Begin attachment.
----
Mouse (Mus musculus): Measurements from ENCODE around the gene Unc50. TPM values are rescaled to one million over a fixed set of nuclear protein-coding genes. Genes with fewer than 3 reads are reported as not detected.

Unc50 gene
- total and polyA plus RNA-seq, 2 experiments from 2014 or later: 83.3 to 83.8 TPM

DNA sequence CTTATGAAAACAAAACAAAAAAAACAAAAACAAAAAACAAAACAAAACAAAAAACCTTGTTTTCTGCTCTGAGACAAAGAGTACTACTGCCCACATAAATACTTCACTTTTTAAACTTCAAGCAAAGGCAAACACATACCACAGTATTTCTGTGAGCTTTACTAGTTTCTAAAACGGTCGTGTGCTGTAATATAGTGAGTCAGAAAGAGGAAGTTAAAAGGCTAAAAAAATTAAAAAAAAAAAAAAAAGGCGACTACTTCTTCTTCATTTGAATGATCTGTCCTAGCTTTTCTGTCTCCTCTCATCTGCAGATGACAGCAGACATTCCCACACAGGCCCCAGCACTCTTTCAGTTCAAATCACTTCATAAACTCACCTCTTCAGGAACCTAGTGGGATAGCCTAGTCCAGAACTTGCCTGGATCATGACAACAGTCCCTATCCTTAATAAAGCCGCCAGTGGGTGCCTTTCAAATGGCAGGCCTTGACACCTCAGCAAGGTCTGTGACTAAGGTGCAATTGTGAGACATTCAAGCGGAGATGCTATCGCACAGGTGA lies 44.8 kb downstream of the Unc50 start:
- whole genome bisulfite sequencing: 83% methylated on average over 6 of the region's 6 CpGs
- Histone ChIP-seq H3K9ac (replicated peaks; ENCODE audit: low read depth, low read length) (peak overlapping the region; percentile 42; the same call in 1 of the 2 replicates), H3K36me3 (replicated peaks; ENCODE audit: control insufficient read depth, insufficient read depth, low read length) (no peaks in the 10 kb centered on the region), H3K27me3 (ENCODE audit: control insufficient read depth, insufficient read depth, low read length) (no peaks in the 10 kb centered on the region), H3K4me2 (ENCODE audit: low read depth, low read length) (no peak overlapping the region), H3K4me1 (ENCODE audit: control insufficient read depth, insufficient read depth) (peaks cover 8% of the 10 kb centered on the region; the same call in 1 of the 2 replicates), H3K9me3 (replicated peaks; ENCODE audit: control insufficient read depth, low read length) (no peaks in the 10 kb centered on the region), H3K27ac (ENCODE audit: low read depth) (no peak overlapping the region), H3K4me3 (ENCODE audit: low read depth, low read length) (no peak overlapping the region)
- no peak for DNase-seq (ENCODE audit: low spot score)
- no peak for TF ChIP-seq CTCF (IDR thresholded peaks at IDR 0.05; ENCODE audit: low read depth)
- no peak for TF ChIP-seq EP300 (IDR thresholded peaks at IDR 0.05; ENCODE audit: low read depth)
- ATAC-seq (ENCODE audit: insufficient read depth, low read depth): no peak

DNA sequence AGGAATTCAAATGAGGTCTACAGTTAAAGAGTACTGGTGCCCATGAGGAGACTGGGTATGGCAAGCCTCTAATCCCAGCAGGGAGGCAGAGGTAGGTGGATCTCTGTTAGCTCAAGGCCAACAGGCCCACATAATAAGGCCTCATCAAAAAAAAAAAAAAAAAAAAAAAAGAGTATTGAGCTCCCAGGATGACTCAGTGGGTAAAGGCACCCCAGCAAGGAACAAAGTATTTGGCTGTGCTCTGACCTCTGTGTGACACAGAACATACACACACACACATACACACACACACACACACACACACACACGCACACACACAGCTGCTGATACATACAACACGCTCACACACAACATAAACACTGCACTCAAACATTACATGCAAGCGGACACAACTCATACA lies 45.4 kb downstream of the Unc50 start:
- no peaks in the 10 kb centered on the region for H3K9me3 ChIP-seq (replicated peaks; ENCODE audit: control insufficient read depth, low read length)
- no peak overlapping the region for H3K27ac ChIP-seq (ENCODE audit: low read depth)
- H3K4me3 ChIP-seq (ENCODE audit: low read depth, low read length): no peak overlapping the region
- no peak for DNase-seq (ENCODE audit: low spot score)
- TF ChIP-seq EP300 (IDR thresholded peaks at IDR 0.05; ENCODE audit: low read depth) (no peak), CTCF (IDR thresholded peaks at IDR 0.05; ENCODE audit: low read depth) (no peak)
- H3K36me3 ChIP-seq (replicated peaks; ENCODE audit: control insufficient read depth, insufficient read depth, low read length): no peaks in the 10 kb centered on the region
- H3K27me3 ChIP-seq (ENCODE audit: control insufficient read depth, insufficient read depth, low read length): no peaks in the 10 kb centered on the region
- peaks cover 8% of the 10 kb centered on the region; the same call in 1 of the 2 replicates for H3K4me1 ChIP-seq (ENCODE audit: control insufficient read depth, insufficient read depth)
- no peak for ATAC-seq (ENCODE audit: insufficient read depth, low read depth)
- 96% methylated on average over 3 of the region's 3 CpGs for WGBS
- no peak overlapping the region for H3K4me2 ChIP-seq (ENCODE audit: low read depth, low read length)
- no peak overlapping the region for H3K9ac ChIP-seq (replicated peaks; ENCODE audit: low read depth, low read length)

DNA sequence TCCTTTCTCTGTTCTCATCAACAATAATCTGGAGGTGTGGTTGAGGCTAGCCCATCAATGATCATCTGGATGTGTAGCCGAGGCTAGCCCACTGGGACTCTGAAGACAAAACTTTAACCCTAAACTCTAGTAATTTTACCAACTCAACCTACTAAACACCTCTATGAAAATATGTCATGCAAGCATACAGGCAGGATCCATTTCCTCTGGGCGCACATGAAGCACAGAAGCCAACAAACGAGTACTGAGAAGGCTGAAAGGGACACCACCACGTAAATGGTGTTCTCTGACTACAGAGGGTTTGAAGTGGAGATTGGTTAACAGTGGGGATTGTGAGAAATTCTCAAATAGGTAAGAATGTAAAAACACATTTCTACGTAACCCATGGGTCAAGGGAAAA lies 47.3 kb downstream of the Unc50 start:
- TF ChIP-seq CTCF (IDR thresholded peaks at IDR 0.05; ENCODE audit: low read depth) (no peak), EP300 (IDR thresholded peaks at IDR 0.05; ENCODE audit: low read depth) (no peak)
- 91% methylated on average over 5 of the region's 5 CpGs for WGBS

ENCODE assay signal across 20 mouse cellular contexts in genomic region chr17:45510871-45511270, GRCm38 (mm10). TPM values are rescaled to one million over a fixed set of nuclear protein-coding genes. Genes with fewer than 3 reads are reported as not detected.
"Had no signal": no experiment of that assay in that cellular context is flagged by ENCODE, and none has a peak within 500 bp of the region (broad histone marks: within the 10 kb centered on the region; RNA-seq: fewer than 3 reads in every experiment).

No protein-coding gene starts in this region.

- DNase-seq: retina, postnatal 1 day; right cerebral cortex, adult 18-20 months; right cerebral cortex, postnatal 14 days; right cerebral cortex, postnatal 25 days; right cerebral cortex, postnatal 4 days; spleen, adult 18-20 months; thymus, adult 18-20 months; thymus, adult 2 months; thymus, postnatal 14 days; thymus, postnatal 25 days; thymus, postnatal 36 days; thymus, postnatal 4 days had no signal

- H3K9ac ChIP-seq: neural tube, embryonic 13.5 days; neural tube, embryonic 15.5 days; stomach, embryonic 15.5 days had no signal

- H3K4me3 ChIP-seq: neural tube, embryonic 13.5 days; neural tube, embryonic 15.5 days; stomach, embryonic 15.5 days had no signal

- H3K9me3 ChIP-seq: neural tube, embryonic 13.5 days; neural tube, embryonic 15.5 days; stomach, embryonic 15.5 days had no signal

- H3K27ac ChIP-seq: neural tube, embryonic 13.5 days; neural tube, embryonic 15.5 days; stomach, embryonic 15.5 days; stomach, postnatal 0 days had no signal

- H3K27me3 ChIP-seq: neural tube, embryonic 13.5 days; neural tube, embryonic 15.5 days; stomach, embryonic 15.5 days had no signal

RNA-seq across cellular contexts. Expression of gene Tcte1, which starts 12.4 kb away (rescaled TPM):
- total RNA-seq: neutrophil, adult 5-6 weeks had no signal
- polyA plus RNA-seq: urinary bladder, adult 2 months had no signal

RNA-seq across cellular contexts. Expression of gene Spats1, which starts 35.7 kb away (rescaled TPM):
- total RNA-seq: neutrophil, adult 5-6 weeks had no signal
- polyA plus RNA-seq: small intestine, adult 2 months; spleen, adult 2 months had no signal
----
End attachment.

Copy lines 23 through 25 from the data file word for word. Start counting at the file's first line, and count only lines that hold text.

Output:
- no peak overlapping the region for H3K9ac ChIP-seq (replicated peaks; ENCODE audit: low read depth, low read length)

DNA sequence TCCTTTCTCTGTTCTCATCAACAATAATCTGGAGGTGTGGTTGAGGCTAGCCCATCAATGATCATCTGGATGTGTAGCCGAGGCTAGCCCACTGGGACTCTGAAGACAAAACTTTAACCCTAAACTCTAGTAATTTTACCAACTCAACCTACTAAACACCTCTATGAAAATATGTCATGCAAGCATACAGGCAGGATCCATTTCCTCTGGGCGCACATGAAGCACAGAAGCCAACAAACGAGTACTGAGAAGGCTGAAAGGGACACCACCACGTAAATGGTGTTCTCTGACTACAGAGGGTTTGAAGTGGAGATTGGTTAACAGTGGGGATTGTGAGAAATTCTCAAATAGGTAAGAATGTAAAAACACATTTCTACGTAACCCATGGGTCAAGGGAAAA lies 47.3 kb downstream of the Unc50 start:
- TF ChIP-seq CTCF (IDR thresholded peaks at IDR 0.05; ENCODE audit: low read depth) (no peak), EP300 (IDR thresholded peaks at IDR 0.05; ENCODE audit: low read depth) (no peak)